The Primrose Path
Philip Yorke, lst Earl of Hardwicke (See Footnote)
Fanny Wilmot, lover of the nefarious cleric, Hupsman, knows her rights, thanks to Mrs Wollstonecraft, while Hupsman muses on some subtle blackmail of his patron, Lord Berkeley.
Wilmot’s unseemly invasion had given the lovers sterling morale.
“It is not very pretty in him to pursue justice so,” said Fanny, tearfully, letting slip the volume she was reading which had done nothing to take her mind off the subject, but rather the reverse. “I am more wronged than he!”
Hupsman relinquished his book to the small pie-crust table, training his seeing eye upon her in a benign and meditative manner. Butler's Lives Of The Saints was engrossing his mind a good deal these days, especially those who had endured the torments of the flesh.
“Sadly, the law takes no account of his infidelities, my dear.”
“A true gentleman would spare a lady’s reputation. We have been discretion itself. Why couldn’t he be satisfied with a church divorce?”
“He may wish,” conjectured Hupsman, “to remarry. Only an act of Parliament will suffice in that case.”
Great Fulford Manor (Dunsford)
“I begin to think, Huppy, he deserved Mrs Wright very well! Caroline Borlase Warren believes he took the woman down to Dunsford Manor in Devonshire and openly entertained the Barings from Larkbeare in his new house on the estate.”
“That was callous and imprudent, to say the least.”
“Flaunting his mistress! How could he be so bereft of decency?” A fresh outbreak of weeping prompted Fanny to grope inside her sleeve for a handkerchief. Hupsman did the gallant thing and supplied his. He kept a spare one these days. “Pray, find my vinaigrette, dearest, I have mislaid it.”
His caper down the primrose path of adultery had started to make him nervous. He had not guessed how far it would lead into the barbed thickets of Machiavellian revenge. At first, it had been thrilling to defy his upbringing and what was expected of him. It was deliciously illicit and made him feel daring and whole. He could take flight from himself and discover the being he really was, away from Elizabeth and her invasion by stealth of his personality and will. But the fruit hung from a mildewed bough. Fanny seemed to expect Hupsman to compensate for all her disappointments and slights. A militant streak had hardened her character, influenced by the writings of the feminist Mrs Wollstonecraft. The author’s soon-to-be-published A Vindication of the Rights of Woman was the butt of sensational rumour even before it appeared. Her views ought to bring a crimson blush to the cheek of any modest female.
Having reunited his heart’s delight with her smelling salts, Hupsman sank back into his chair with a decrepit sigh.
“You must let go, Fanny. Put away this noxious literature which teaches you to nurse grievance. It is unnatural and against God’s order. Who is the woman, anyway?”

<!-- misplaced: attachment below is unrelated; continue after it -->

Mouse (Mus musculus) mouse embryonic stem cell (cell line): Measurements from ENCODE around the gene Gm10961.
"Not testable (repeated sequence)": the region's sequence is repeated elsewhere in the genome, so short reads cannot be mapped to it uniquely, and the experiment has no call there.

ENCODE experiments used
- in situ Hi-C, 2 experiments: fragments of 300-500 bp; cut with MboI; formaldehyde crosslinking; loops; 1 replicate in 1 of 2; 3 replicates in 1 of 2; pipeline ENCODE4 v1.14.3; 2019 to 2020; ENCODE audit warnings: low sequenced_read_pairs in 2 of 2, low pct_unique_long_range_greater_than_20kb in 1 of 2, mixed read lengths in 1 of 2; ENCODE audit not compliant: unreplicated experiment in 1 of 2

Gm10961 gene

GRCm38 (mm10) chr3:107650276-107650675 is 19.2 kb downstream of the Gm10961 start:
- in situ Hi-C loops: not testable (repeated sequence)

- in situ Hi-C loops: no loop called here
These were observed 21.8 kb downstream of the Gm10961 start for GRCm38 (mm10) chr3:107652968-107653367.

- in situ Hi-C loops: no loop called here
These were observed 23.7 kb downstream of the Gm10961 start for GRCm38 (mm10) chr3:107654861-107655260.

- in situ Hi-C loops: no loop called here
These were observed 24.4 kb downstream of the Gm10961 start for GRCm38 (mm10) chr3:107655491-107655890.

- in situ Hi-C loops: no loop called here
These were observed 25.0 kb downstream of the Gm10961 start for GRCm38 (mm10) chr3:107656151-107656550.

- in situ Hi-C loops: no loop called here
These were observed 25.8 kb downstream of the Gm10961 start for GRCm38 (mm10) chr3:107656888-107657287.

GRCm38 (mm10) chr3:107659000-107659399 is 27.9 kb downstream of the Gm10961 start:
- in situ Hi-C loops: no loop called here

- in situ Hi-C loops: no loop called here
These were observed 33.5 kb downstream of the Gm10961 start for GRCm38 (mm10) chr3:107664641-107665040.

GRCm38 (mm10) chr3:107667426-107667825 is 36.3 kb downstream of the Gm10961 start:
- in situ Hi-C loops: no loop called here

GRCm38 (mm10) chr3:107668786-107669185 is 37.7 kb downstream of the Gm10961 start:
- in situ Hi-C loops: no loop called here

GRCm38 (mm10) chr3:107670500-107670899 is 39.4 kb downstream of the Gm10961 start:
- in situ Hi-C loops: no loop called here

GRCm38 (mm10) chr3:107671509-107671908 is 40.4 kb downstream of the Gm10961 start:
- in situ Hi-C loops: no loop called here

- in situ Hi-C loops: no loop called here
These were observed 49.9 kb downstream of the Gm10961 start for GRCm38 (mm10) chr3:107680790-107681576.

“The daughter of a Spitalfields weaver. Oh, but do not discount her. She is articulate and dares to air what we women are feeling. She speaks!"
“I confess,” said Hupsman, rubbing his brow, “I find it incomprehensible why the weaker vessel should wish to dispense with a man’s protection.”
“Because he owns her, don’t you see? He demands slavish obedience. She is dependent upon him for her very livelihood. Men are entitled to beat their wives with a stick as thick as a thumb, and rape in marriage is not a crime. That makes us legal harlots.”
“Fanny, Fanny, this is unbecoming. To see your tender heart so corrupted...!”
“But I would have nothing if it were not for your mother’s charity,” Fanny protested. “There never was so mean a miser as Wilmot since he has been denied his rightful inheritance. That’s why he seeks restitution for those deprived of lands and connives in Bills to prevent divorced women marrying their lovers!”
Hupsman winced. He had not considered this as part of their agenda. As far as he was concerned, he might leave Elizabeth, but he would always be married to her. Squaring his conscience was a private matter between himself and God, but the laws of the nation, informed by the Mosaic Code, must be upheld.
“Fanny,” he said at length, “you need protection. My life in Berkeley is wearisome and has become a sham.”
“You mean to leave your wife and living? Oh!” whispered Fanny, aghast, covering her mouth with her fingers. Could she really be responsible for causing such injury to her sex? But Elizabeth was no wife, she persuaded herself. It was God who judged the heart.
“Elizabeth will wear a plaster mask as though nothing has happened.”
“But where will she go? How shall you support her?”
The ghost of a smile hovered upon Hupsman’s countenance and his vitreous eye was never so eloquent.
“His lordship won’t constrain her to quit her hearth, I believe. He won’t want a stir.”
The time had come, as some instinct had told him it one day would. On the journey back to Berkeley, Hupsman reviewed his plan for exacting funds from the Earl. He had long resented the servility that entangled him in Lord Berkeley’s iniquity. God was not mocked: the marriage was as sound as any attested by Lord Hardwicke’s Act. And, by an ironic quirk of evolution, that was what it had become.
from THE WOLF AND THE LAMB, First Book in the Berkeley Series
Footnote: "An Act for the Better Preventing of Clandestine Marriage", popularly known as Lord Hardwicke's Marriage Act